I’ve been asked to make a presentation about transitioning children from their pre-school lives into starting ‘big school’ – Prep – the commencement of their long, long journey of education.
While I don’t think I’m an expert at this topic, I do have a few credentials.
I have sent my own two children off to Prep in the past two years.
I have been a teacher on ‘day 1’ (back in the day when Year 1 was the first all-day, five days a week experience for little people)
I have lived, breathed and sworn by the book ‘How to talk so kids listen’ for the last four years, and this has helped me deal with all children in all situations – full stop.
So, my first point. If I have learnt anything about sending kids to school via my own children, it’s that ALL CHILDREN ARE DIFFERENT. For starters, Master 7 was chronologically older than most of the kids in his class (being an August baby) and therefore seemed to get an extra year of learning, playing, exploring and socialising. Madam 5 was only 4 when she started and while she was happy and enthusiastic, that lack of ‘extra’ time seemed to shine through. I learnt not to put an expectation on number 2, just because number 1 had that experience. The teacher pointed this out very early in the year – ‘she is not like her brother’. On the bright side it’s been a lovely new experience this year, not just ‘another’ year of Prep but an exciting new journey.
Next, I realised parents get VERY excited about their kids going to school. Me included. We talk about ‘big school’, eating lunch, sitting on the carpet, making new friends, learning new things, going to the toilet and solving our problems. It all comes from a place of love and support but this can be completely overwhelming for some children. We don’t want to overload these poor little creatures before they step in the door!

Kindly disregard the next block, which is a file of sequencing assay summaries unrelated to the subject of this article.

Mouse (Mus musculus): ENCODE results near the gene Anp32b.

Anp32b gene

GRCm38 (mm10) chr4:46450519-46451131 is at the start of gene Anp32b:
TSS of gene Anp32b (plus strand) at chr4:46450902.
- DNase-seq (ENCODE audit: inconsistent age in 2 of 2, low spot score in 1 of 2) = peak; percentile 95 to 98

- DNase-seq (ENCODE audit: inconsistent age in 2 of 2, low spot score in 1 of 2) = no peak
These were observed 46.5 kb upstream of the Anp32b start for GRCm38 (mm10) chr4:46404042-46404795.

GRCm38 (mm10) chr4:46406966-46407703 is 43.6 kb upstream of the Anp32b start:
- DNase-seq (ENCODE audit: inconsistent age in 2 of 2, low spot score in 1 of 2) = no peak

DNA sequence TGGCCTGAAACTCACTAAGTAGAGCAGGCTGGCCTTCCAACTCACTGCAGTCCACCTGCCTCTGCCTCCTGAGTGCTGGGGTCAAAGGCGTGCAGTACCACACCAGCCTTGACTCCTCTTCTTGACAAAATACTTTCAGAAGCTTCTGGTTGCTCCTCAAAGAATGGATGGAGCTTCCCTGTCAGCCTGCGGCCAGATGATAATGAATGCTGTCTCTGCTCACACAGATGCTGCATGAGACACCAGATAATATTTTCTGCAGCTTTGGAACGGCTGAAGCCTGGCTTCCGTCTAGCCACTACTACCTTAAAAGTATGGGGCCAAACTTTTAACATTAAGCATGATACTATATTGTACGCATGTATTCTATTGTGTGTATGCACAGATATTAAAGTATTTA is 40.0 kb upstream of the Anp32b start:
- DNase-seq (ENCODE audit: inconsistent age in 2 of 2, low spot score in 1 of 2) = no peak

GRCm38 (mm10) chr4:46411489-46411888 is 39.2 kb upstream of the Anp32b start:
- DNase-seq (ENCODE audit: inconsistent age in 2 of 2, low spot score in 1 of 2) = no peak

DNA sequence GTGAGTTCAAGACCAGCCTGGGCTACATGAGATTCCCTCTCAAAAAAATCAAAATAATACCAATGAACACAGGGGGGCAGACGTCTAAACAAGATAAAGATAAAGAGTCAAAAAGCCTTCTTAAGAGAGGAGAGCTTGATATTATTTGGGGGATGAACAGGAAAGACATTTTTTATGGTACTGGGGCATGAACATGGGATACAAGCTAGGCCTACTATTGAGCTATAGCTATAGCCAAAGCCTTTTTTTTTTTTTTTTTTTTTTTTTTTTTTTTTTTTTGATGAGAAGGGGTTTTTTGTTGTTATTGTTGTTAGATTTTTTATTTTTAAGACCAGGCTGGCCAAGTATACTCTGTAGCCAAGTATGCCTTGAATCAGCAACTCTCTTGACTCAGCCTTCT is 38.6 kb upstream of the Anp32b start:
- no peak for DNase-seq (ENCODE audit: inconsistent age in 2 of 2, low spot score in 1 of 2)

This is where I put on my ‘How to talk so kids listen’ hat – as hard as it may be, BEFORE children go to school try not to paint a picture of school for them. Let them experience it for themselves. IF they ask questions or show concerns then acknowledge what they are saying ‘Oh, you’re really thinking about what you’ll do at playtime’ or ‘It can be worrying starting somewhere new’ – but let them lead the conversation, don’t paint the picture for them.
Now, Day 1. I’m putting on my teacher hat this time. Don’t linger. It’s perfectly ok to come in, make sure they are settled, take photos, give cuddles (it’s totally exciting!) but when the bell goes – simply say ‘Bye! I’ll see you this afternoon’. 99.99% of times if they are upset – they are completely fine five minutes after you go! If it’s a traumatic separation you can acknowledge their feelings by saying ‘I can see you are feeling worried’ or ‘I know you don’t want to say good-bye’ but follow it up with ‘but it’s time for school to start and Mummy/Daddy needs to go’ – and don’t look back. I know – it’s harsh! But by acknowledging their feelings they will know you care and by giving information about the day (that you have to go) helps them understand how things are going to roll.
Later that day, in the blink of an eye it’s home time (and let me just say you fantasise about ALL this free time you will have when they go to school – it SO doesn’t happen). You want to know everything about their day – right? Who did they play with? What was their teacher like? Did you make a new friend? Did you eat your lunch? This is me!! And for Master 7, he obligingly answered every question and even gave more! But Madam 5 – no deal! The problem with all these questions is that it can put pressure on kids and they might not even be able to process their ideas and reflections at that time. So again, as hard as it might be, a big smile and ‘HELLO! Great to see you’ can relax children and give them time to process their day and what they wish to share. Sometimes as I’m tucking Madam 5 into bed she remembers a fantastic science experiment she did that day and enjoys sharing it with me – on her terms.
In a nutshell, we can help prepare our kids for the start of school by letting them lead discussions about it and paint their own picture about what it will be like. Acknowledge their feelings without putting our own judgement on their thoughts. Be strong on Day 1 at drop off time and try not to bombard them with questions at pick up time.
Now repeat this for 13 more years! Each year will be different – let’s give our kids the power to shape it for themselves.